Rosny Hill public meeting Tuesday 17 July 2018: Speaking notes – Peter McGlone

Privatising a public reserve

Hunter developments proposal is just too large for Rosny Hill. When you add up the area required for buildings and infrastructure and the fire management zone that surrounds them, it will occupy and degrade more than 40% of the Rosny Hill Nature Recreation Area.

A development of this size will totally dominate the reserve and alienate most people who currently enjoy using the reserve for passive recreation and to get away from “developed” areas.

Most locals will simply not want to visit the reserve if the development is constructed.

If you do continue to visit the area surrounding the development it will be a much diminished experience: less bushland, 800 cars per day and people in accommodation looking at you.

Destruction of native vegetation

The development will result in a substantial area of eucalypt woodland and she oak forest being cleared. The area affect by the proposed development includes the car park and other cleared areas, but still around 25% of the reserve’s vegetation will be cleared or highly degraded.

Much of the effected vegetation will not be directly cleared to make way for the proposed buildings but it will be lost over time.  The vegetation surrounding the buildings will be fragmented and degraded by construction activity and, over time, it will be further degraded by fire mitigation works and trampling by thousands of visitors.

We compared a map of the proposed development with a distribution map of the endangered Leafy sun orchid. About half of the orchid population will be destroyed to make way for the development. The Rosny Hill population is the largest known population in Tasmania and is the only Tasmanian population found in a formal reserve. To do this to a threatened species anywhere is outrageous but to do it in a reserve is just beyond words.

A history of inadequate community consultation

The Council has treated the local residents horribly as they seem desperate to force an unwanted development on an unwilling community.

In 2014 the Council initiated a process to identify a preferred developer for Rosny Hill without first asking the community whether they wanted any development on the hill or. if they wanted development, what type of size would be acceptable.

This approach to community consultation is dishonest as the community is not given a choice in the critical first step – the Council presumably hoped that the proposed development would be seen as a fait accompli.

This approach is unfair as the community is put in a position of being unequal with the developers, having to fight against a development proposal they don’t want rather than being involved in planning one that it and a developer might support.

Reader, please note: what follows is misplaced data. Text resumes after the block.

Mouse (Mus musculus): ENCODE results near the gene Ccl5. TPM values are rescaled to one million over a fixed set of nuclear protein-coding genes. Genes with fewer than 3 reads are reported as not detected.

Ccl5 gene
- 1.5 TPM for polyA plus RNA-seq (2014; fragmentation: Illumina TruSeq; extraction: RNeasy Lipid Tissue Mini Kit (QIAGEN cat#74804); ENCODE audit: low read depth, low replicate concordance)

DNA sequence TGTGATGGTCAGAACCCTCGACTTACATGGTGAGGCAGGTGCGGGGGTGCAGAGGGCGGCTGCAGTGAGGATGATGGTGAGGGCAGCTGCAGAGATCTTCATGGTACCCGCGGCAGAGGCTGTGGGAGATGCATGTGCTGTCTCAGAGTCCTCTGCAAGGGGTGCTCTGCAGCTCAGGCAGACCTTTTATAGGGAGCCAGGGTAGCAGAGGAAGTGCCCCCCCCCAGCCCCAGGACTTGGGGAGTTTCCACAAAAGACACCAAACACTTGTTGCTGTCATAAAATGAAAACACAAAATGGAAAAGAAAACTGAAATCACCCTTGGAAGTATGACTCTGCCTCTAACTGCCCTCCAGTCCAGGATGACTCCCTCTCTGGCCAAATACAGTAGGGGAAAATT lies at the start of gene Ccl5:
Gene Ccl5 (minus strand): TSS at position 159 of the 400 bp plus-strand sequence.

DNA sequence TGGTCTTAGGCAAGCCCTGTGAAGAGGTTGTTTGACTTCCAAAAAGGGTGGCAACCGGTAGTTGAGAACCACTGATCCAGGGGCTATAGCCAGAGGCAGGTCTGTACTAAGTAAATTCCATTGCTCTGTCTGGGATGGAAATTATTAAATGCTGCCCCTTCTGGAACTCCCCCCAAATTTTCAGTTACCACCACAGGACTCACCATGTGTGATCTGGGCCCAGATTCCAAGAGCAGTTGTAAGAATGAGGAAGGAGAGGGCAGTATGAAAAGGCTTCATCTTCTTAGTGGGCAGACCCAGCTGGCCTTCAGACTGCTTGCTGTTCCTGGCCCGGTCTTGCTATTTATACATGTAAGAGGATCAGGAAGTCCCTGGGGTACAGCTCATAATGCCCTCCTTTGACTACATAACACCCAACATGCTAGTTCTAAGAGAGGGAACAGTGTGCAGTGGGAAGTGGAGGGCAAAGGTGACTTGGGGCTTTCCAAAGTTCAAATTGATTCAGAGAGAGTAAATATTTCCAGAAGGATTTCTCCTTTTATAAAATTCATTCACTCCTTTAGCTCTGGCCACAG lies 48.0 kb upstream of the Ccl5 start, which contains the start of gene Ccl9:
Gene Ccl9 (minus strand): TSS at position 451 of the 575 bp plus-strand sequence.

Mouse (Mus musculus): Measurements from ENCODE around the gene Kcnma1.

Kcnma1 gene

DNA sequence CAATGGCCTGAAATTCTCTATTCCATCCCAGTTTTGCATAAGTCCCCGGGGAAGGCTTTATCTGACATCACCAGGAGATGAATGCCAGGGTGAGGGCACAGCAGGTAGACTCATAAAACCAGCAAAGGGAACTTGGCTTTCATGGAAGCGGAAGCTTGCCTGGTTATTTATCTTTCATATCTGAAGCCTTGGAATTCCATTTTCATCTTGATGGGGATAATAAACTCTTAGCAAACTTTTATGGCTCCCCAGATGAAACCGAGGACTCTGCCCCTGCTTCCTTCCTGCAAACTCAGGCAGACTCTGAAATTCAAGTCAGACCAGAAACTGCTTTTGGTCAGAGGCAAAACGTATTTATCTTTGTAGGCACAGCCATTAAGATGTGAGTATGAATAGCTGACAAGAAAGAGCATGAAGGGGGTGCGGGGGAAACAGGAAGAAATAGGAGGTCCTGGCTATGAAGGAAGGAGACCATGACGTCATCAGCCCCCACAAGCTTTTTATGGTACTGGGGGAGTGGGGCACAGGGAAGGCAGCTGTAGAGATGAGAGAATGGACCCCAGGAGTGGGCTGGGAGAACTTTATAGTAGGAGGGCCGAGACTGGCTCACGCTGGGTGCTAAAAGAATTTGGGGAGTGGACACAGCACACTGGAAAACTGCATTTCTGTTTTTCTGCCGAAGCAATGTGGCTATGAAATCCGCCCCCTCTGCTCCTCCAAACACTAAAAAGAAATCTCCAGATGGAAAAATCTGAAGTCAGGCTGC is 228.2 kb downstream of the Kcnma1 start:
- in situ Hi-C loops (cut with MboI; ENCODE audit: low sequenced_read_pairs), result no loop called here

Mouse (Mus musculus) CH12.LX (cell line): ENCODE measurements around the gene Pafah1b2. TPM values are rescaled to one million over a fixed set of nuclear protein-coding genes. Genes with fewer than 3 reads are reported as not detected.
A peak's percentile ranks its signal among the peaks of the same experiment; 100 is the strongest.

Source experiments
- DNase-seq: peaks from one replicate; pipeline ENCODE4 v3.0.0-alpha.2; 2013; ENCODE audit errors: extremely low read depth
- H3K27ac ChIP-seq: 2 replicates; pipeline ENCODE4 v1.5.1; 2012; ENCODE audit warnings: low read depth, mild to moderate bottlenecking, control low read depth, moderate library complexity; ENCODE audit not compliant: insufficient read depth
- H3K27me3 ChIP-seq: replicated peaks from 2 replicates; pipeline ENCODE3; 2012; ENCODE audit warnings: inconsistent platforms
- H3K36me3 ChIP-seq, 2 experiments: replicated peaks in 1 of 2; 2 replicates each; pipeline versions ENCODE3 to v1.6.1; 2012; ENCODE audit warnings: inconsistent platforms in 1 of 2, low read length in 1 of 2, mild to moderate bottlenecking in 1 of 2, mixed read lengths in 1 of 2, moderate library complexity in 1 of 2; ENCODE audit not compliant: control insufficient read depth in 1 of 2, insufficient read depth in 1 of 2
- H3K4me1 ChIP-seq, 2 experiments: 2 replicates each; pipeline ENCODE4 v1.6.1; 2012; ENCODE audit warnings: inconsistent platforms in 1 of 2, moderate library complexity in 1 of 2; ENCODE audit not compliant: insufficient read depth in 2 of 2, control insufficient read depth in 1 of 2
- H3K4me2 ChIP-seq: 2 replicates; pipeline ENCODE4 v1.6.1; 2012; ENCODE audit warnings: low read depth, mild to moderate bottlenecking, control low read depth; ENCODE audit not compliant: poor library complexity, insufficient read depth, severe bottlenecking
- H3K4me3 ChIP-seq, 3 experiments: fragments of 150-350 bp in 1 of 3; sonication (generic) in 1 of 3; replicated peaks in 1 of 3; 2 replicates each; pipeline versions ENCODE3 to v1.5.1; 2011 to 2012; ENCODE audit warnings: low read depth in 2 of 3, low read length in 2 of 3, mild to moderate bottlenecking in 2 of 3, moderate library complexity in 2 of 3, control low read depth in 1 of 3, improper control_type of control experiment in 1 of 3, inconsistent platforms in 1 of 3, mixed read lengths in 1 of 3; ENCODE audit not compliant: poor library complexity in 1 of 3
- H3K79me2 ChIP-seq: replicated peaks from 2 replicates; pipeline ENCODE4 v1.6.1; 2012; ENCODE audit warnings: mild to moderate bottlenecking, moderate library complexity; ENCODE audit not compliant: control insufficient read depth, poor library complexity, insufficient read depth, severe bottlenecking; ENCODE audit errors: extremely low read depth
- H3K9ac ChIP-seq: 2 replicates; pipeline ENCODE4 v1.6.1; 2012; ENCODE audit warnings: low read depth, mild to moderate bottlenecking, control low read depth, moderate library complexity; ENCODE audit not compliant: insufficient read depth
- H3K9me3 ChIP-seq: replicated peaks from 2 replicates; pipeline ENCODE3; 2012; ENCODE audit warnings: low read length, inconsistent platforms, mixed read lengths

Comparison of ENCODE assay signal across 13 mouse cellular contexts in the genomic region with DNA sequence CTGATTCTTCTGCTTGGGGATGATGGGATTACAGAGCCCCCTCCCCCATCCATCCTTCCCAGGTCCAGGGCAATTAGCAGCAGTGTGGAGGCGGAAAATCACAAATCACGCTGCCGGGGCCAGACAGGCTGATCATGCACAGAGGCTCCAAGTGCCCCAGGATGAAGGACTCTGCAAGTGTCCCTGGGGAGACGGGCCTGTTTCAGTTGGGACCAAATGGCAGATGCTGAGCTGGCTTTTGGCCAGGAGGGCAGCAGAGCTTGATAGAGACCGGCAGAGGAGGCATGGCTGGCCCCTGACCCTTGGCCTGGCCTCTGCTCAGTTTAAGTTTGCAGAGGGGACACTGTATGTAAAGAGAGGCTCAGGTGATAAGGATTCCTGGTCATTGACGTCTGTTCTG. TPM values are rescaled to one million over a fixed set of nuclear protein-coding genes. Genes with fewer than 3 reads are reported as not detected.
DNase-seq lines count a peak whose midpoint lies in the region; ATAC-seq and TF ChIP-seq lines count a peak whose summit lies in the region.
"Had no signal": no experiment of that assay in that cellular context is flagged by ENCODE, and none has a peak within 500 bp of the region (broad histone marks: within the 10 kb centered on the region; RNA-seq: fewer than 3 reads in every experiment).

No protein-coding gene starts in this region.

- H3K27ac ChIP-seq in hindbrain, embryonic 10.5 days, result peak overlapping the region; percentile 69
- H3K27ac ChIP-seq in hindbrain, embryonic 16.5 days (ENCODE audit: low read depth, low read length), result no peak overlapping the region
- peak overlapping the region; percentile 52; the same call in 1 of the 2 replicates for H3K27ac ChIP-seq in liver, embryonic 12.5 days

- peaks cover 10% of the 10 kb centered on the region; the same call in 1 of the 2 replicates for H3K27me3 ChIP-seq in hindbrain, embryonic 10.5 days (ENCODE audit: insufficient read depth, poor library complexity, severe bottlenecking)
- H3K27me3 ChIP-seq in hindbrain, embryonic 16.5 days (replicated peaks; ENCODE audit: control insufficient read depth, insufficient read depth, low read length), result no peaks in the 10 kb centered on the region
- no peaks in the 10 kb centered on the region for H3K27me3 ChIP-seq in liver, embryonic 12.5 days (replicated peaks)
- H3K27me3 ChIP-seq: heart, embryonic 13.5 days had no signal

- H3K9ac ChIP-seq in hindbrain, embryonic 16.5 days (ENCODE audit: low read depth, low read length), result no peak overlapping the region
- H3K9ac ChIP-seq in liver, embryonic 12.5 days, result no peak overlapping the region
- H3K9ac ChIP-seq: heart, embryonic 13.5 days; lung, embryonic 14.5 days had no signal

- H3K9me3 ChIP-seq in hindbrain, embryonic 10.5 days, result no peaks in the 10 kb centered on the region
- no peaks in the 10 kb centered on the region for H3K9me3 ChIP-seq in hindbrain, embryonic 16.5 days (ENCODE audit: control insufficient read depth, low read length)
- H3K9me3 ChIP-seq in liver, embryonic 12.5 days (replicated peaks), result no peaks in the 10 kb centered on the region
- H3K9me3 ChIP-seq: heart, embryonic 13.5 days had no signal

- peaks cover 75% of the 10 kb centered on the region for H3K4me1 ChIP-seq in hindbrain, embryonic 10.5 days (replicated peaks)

In 2015 the Council picked Hunter Developments proposal, ignoring the fact that is contrary to the Rosny Hill Management Strategy and over-ridding the very thorough and informed community consultation that the strategy was built upon.

The Strategy states that ‘Any proposal for development would need to’ ‘be located within the development zone areas defined by council’ (Page 39-40) – these are two small areas corresponding to the existing car park and a degraded area to the north of it (each only a hectare or two).

The Council’s preferred development is ten times as large as these two areas.

By proceeding with a preferred developer who proposes a development much larger than the areas identified in the Strategy the Council is being grossly dishonest.  The Strategy recommendation should be adhered to and any development restricted to the identified development zones.

In February 2016, 218 residents of Rosny and Montague Bay signed a letter to the Council calling for the Council to initiate a process to have Rosny Hill rezoned to limit all development to the two areas identified in the Strategy.

The Council refused to even put this issue on the agenda for discussion and most councillors to this day have refused to meet with concerned residents.

Concluding comments

For four years the Clarence Council has been ignoring the community – it is now time for the Council to listen to what the community wants.

The Minister for Parks and Wildlife Service, Will Hodgman confirmed in a letter to the Rosny Hill Friends Network in June that the council can grant land owner consent for a development. Well if Council can grant consent it can refuse consent and it should do so immediately and put an end to this inappropriate over-size development.